50 Books Every Man Should Read Once in His Life

50 Books Every Man Should Read Once in His Life

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We’re decently active readers here so we thought we’d compile and share a list of books we think every man should read at least once in his life. They’re not presented in any particular order, so feel free to jump around, but try to get to these before you die.


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The Odyssey – Homer

Teachers like to think they’re introducing their students to Greek history with this book, but really what they’re giving them is one of the most violent, ridiculously unscholarly books ever written. People are bitten in half, smashed on rocks, lured to death by women things with sexy voices, do so many drugs they stop caring about existing, and have sex with goddesses. This isn’t history, it’s HBO in tunics. Link




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The Lord of the Rings Trilogy – J.R.R. Tolkien

There’s a reason Middle Earth has stuck around as long as it has. Its history is almost as rich as our own real Earth’s, which is impressive, since it took billions of people to make ours and, like, two (mostly one) to make Middle-Earth’s. Tolkien’s linguistic expertise is the reason the books feel as rich as they do, seeing as how he invented one whole speakable language and pieces of half a dozen others. Instead of the cobbled together feeling of lazy fantasy, Middle-Earth has rhyme and reason as its bedrock. Not only is the trilogy and amazing piece of writing, but by the end of your time with it, you’ll have a much greater appreciation for history, fiction or non. Link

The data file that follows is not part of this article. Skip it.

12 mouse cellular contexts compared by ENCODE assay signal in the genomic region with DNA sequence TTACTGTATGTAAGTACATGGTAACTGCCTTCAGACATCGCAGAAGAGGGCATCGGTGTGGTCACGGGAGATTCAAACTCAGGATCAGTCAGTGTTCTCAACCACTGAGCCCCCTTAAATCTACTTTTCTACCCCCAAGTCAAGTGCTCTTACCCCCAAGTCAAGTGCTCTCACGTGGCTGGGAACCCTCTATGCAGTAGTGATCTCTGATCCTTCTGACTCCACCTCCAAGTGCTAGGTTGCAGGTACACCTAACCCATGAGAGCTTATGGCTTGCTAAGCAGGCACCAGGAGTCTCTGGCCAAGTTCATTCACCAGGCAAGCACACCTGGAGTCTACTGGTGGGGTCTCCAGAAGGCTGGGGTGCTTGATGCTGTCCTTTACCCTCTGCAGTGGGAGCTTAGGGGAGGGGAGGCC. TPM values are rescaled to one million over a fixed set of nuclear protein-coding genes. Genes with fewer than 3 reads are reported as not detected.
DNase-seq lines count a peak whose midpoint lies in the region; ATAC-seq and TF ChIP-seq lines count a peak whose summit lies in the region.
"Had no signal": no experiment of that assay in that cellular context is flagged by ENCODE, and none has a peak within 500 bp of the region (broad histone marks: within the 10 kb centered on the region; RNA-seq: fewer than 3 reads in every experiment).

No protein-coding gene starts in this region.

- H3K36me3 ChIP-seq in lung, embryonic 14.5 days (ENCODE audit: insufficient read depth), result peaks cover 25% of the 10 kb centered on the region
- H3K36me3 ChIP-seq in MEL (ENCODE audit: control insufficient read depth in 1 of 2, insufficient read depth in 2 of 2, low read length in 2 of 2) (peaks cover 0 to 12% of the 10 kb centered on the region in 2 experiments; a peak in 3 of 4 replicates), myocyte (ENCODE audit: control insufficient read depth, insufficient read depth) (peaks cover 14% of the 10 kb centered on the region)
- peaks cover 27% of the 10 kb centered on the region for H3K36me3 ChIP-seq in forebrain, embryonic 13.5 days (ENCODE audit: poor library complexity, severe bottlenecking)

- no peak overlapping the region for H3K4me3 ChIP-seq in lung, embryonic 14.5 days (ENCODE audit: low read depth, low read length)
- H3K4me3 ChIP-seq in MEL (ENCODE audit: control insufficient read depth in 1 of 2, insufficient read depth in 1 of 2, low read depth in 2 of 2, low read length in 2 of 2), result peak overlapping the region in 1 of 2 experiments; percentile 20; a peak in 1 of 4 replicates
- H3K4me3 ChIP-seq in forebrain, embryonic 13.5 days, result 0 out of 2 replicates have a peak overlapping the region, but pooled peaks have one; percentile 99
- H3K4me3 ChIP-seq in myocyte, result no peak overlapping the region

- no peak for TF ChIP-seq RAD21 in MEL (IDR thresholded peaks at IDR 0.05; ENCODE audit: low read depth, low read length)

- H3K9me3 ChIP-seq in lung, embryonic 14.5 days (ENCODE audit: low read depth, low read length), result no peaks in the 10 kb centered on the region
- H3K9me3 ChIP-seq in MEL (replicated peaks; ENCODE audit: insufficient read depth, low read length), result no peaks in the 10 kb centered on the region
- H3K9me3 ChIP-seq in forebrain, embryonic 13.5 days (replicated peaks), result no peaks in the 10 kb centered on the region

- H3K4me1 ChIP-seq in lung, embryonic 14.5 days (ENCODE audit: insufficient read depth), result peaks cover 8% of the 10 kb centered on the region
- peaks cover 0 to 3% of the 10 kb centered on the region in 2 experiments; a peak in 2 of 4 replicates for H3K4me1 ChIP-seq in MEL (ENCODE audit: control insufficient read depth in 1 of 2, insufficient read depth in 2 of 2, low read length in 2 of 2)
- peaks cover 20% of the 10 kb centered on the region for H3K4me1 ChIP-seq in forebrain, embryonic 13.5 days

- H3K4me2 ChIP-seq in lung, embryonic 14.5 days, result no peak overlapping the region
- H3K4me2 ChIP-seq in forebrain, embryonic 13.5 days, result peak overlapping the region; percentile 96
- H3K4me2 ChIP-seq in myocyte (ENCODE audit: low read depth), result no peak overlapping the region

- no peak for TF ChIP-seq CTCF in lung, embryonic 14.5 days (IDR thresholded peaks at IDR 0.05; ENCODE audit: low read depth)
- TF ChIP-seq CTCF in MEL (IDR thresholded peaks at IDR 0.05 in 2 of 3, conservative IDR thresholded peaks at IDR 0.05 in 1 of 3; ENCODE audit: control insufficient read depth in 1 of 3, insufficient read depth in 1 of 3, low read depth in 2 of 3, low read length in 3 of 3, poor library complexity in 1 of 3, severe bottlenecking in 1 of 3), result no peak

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Dubliners – James Joyce